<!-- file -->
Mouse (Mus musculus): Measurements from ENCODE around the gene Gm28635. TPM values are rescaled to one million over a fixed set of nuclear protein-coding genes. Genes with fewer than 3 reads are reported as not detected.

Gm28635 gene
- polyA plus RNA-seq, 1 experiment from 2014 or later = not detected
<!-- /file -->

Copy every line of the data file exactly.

Mouse (Mus musculus): Measurements from ENCODE around the gene Gm28635. TPM values are rescaled to one million over a fixed set of nuclear protein-coding genes. Genes with fewer than 3 reads are reported as not detected.

Gm28635 gene
- polyA plus RNA-seq, 1 experiment from 2014 or later = not detected